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Nucleotide insertion opposite a cis-syn thymine dimer by a replicative DNA polymerase from bacteriophage T7

Nature Structural & Molecular Biology volume 11, pages 784790 (2004) | Download Citation

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Abstract

Ultraviolet-induced DNA damage poses a lethal block to replication. To understand the structural basis for this, we determined crystal structures of a replicative DNA polymerase from bacteriophage T7 in complex with nucleotide substrates and a DNA template containing a cis-syn cyclobutane pyrimidine dimer (CPD). When the 3′ thymine is the templating base, the CPD is rotated out of the polymerase active site and the fingers subdomain adopts an open orientation. When the 5′ thymine is the templating base, the CPD lies within the polymerase active site where it base-pairs with the incoming nucleotide and the 3′ base of the primer, while the fingers are in a closed conformation. These structures reveal the basis for the strong block of DNA replication that is caused by this photolesion.

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  • 11 July 2004

    Update figure 2 with the corrected image provided, added note in full and fig 2 legend, appended pdf

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Acknowledgements

We thank our colleagues for help with X-ray data collection and stimulating discussions. Thanks to the staff at beamlines X-12C and X-25 of the National Synchrotron Light Source and beamline F1 of the Cornell High Energy Synchrotron Source for their assistance with X-ray data collection. This work was funded by research grants R01 GM55390 (to T.E.) and R01 CA40463 (to J.-S.T.), and by funding from the Giovanni Armenise Harvard Center for Structural Biology. Y.L. is a US National Institutes of Health Ruth L. Kirschstein postdoctoral fellow (F32 GM065746). T.E.E. is the Hsien Wu and Daisy Yen Wu professor at Harvard Medical School.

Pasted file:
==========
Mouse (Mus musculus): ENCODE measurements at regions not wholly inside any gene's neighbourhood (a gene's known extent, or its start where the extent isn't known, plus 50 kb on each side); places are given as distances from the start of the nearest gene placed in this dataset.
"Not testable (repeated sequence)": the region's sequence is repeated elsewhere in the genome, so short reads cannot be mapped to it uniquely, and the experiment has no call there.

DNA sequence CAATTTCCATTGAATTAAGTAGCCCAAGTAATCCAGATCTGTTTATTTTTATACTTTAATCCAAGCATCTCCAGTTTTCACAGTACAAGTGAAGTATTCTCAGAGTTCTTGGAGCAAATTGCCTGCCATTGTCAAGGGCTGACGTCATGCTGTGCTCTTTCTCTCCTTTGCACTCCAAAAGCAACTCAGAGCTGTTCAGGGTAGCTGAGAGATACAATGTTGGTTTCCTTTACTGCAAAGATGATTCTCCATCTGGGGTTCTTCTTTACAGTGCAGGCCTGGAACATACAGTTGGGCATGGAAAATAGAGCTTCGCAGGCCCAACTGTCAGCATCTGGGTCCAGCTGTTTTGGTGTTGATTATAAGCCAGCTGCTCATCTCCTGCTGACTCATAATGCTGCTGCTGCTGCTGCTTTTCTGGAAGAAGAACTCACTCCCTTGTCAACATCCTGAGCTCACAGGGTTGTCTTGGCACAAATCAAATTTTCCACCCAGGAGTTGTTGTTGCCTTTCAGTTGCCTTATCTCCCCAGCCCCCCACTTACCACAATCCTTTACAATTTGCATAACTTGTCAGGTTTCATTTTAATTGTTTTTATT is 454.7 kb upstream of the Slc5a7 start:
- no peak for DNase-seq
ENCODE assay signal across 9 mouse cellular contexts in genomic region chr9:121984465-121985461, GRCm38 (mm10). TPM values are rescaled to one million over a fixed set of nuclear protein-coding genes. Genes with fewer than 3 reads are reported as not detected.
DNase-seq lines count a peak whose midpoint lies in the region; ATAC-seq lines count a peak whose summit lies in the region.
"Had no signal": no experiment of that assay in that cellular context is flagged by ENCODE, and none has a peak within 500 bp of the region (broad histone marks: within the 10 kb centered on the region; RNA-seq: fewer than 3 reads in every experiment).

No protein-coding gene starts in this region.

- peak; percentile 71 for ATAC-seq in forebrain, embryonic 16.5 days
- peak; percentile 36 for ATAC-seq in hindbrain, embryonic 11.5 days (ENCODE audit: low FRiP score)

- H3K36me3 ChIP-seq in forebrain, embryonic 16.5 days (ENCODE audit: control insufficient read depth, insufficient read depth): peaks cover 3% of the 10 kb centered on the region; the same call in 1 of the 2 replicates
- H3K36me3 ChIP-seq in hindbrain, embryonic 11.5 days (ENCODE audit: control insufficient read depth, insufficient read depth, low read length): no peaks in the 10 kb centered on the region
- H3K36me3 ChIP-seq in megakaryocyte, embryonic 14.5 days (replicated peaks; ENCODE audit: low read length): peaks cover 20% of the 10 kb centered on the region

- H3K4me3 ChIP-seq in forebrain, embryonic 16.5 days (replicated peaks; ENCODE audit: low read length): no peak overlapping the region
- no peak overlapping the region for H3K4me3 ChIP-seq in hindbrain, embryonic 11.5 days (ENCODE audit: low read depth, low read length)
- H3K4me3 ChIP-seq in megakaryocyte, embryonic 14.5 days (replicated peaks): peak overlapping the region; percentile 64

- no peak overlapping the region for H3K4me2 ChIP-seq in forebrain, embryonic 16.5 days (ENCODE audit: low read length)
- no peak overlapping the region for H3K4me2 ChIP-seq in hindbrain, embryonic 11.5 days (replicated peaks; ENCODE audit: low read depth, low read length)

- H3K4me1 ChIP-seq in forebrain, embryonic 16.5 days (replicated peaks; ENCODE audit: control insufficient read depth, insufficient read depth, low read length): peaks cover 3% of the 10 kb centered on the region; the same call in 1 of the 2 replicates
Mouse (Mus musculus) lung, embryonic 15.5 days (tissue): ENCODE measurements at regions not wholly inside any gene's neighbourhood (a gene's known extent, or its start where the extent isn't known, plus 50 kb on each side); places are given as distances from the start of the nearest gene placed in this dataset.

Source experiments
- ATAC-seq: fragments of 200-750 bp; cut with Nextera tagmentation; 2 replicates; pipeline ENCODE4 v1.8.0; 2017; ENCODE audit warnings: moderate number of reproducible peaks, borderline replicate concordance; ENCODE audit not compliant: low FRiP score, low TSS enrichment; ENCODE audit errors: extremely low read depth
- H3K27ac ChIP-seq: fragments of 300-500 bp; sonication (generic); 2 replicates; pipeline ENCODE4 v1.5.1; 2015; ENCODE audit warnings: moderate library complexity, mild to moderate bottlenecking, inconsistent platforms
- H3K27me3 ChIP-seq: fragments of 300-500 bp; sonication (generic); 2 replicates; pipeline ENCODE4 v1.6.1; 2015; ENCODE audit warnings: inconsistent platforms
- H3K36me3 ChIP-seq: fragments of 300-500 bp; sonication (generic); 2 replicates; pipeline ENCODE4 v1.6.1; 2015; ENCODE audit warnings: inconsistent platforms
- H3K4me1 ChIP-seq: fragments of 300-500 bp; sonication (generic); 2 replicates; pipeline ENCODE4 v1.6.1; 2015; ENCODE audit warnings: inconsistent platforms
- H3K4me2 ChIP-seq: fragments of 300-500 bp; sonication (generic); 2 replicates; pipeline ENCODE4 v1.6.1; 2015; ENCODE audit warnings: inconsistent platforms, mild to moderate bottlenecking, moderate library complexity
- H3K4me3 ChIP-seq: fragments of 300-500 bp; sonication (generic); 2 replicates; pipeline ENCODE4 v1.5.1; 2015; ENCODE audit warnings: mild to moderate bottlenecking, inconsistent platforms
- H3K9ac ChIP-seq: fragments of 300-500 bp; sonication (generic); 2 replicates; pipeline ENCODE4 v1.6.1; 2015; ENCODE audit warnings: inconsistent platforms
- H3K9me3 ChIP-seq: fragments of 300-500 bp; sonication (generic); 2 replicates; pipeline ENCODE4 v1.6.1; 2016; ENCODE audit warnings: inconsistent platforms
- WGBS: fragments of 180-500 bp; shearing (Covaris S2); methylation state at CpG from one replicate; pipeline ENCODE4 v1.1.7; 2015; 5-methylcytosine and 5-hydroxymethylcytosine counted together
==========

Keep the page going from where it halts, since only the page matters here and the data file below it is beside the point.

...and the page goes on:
Author information

Author notes

    • Shuchismita Dutta

    Present address: Research Collaboratory for Structural Bioinformatics, Department of Chemistry and Chemical Biology, Rutgers, The State University of New Jersey, 610 Taylor Road, Piscataway, New Jersey 08854, USA.

    • Sylvie Doublié

    Present address: Department of Microbiology and Molecular Genetics, The Markey Center for Molecular Genetics, The University of Vermont, 95 Carrigan Drive, Burlington, Vermont 05405, USA.

Affiliations

  1. Department of Biological Chemistry and Molecular Pharmacology, Harvard Medical School, 240 Longwood Avenue, Boston, Massachusetts 02115, USA.

    • Ying Li
    • , Shuchismita Dutta
    • , Sylvie Doublié
    •  & Tom Ellenberger
  2. Department of Chemistry, Washington University in St. Louis, One Brookings Drive, St. Louis, Missouri 63130, USA.

    • Hussam Moh'd Bdour
    •  & John-Stephen Taylor

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The authors declare no competing financial interests.

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Correspondence to Tom Ellenberger.

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DOI

https://doi.org/10.1038/nsmb792

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